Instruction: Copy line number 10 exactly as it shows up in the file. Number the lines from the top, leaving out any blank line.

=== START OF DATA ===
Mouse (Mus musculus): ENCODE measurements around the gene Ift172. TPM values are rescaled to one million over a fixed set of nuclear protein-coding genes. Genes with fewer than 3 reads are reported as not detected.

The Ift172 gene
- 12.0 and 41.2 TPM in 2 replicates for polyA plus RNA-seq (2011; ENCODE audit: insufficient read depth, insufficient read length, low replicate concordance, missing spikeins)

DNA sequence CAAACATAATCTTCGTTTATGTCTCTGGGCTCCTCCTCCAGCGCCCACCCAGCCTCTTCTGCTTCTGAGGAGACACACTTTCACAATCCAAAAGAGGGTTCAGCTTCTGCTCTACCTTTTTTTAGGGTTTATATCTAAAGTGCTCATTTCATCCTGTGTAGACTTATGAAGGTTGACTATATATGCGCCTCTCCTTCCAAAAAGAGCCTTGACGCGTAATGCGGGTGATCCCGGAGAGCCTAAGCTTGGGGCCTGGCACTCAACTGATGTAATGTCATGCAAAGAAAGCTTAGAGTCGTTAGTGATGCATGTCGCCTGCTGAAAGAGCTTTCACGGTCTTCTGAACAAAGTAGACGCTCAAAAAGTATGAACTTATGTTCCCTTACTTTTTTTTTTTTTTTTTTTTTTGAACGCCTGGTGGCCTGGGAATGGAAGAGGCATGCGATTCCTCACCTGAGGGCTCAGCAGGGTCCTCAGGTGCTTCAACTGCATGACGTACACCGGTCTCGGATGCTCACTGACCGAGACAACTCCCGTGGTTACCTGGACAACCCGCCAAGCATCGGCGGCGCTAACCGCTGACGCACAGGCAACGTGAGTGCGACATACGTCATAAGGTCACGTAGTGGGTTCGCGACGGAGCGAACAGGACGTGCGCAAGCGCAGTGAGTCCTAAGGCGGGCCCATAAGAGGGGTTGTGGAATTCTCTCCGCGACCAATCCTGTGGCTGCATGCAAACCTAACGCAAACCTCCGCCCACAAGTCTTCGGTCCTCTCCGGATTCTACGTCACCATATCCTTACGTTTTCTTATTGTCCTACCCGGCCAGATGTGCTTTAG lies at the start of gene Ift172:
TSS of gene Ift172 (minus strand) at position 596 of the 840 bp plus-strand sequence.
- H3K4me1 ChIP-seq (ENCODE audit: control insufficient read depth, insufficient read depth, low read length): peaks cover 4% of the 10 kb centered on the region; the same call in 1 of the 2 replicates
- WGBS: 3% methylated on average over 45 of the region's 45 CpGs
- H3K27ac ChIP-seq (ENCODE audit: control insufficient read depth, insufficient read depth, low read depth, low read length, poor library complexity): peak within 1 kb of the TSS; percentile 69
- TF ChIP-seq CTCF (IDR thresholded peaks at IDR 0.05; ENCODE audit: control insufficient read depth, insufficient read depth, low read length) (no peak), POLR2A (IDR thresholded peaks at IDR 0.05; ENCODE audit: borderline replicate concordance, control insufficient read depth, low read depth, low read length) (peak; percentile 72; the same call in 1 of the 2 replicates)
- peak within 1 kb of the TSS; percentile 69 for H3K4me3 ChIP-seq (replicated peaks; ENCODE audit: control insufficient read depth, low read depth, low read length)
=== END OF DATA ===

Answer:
- peak within 1 kb of the TSS; percentile 69 for H3K4me3 ChIP-seq (replicated peaks; ENCODE audit: control insufficient read depth, low read depth, low read length)